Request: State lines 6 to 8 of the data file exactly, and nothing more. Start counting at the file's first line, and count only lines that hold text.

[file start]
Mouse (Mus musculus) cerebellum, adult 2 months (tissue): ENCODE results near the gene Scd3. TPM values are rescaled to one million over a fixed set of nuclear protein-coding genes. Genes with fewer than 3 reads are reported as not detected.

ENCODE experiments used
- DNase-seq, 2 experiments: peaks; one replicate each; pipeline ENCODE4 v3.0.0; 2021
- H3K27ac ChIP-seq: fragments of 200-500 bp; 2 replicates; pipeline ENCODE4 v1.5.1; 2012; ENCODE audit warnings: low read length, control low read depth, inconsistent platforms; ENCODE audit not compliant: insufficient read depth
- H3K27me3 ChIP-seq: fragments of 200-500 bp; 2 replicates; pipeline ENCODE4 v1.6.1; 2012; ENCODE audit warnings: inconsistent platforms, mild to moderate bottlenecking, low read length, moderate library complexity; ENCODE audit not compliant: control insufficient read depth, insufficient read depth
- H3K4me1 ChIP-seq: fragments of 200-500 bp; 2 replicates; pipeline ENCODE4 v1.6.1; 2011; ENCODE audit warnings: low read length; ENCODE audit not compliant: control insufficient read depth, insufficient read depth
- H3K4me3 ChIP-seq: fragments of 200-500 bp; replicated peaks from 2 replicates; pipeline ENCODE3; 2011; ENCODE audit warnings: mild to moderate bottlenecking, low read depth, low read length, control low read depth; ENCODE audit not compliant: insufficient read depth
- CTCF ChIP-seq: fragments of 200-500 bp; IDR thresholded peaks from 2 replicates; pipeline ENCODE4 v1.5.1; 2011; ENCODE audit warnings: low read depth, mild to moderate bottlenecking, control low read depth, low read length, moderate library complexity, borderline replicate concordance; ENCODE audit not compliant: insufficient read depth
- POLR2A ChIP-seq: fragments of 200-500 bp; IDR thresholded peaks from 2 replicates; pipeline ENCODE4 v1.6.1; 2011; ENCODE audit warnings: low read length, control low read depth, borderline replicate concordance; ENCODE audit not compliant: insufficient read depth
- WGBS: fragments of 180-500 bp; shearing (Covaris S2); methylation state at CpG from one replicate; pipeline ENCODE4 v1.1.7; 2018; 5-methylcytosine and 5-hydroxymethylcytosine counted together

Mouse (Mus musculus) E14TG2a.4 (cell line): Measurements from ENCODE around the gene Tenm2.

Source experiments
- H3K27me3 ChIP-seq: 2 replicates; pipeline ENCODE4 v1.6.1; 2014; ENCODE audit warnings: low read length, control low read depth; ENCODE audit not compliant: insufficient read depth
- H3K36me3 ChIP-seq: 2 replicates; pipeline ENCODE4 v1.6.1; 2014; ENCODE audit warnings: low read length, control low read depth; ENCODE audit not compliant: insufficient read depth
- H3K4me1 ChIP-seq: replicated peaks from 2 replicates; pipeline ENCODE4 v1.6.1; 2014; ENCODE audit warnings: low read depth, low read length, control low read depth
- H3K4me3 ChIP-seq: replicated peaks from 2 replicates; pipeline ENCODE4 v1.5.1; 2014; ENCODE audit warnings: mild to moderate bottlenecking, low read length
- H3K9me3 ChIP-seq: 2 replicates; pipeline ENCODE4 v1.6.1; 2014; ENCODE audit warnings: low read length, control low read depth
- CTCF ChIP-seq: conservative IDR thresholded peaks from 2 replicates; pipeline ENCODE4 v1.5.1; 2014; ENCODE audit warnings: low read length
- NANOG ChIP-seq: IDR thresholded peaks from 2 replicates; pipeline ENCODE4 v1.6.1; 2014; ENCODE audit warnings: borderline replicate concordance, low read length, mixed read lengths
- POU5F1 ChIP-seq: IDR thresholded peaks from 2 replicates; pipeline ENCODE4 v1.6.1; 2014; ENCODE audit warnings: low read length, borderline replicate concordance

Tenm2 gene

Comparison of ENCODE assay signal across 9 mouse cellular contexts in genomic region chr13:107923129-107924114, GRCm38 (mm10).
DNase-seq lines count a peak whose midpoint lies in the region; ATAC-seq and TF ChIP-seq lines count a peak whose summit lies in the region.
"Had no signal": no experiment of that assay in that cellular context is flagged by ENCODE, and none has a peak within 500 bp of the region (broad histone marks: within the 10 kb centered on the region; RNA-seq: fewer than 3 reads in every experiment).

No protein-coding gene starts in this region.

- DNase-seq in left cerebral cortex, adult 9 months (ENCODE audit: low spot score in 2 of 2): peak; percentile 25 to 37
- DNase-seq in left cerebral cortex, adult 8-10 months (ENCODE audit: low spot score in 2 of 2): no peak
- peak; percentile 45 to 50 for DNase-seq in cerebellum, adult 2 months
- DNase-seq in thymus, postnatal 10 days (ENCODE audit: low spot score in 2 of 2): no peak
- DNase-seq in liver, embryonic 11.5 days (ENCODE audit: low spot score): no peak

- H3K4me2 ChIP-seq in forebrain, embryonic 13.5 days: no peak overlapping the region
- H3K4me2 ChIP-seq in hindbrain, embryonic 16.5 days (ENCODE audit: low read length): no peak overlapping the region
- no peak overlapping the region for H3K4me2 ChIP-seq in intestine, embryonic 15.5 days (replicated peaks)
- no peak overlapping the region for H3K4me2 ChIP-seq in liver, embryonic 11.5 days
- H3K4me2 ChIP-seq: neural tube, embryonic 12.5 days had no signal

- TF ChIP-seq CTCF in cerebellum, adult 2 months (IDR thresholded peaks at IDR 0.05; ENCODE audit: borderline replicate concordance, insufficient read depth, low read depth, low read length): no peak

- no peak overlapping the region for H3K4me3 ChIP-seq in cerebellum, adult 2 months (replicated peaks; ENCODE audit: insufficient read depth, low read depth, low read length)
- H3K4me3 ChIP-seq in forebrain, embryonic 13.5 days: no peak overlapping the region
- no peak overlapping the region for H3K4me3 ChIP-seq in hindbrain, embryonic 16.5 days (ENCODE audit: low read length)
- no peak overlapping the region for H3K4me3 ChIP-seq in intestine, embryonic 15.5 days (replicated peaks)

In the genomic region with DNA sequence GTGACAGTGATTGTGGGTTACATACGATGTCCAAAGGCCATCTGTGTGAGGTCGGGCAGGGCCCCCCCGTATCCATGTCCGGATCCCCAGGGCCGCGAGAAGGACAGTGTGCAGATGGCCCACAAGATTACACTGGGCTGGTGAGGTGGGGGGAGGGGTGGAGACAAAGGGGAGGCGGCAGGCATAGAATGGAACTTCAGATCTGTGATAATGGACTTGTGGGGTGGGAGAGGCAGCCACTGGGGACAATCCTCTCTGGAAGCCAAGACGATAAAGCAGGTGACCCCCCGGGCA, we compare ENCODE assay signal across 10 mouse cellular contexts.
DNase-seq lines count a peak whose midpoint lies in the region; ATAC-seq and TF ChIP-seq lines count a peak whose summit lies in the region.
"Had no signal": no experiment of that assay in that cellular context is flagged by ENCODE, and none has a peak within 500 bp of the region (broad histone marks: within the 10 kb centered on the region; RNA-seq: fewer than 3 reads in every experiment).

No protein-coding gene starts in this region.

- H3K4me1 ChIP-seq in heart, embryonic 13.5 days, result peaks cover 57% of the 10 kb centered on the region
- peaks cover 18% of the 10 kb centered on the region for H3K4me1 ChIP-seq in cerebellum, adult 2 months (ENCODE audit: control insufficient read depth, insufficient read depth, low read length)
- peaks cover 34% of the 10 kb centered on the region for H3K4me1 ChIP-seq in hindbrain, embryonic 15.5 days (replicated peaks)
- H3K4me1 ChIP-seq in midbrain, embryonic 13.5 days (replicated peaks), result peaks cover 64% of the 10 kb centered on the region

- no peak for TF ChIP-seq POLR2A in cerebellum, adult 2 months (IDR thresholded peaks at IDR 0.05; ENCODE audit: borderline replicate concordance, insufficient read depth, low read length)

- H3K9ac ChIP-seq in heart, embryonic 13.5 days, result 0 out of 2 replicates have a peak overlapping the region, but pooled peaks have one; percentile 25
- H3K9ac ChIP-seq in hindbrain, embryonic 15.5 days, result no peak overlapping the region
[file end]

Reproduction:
- H3K4me1 ChIP-seq: fragments of 200-500 bp; 2 replicates; pipeline ENCODE4 v1.6.1; 2011; ENCODE audit warnings: low read length; ENCODE audit not compliant: control insufficient read depth, insufficient read depth
- H3K4me3 ChIP-seq: fragments of 200-500 bp; replicated peaks from 2 replicates; pipeline ENCODE3; 2011; ENCODE audit warnings: mild to moderate bottlenecking, low read depth, low read length, control low read depth; ENCODE audit not compliant: insufficient read depth
- CTCF ChIP-seq: fragments of 200-500 bp; IDR thresholded peaks from 2 replicates; pipeline ENCODE4 v1.5.1; 2011; ENCODE audit warnings: low read depth, mild to moderate bottlenecking, control low read depth, low read length, moderate library complexity, borderline replicate concordance; ENCODE audit not compliant: insufficient read depth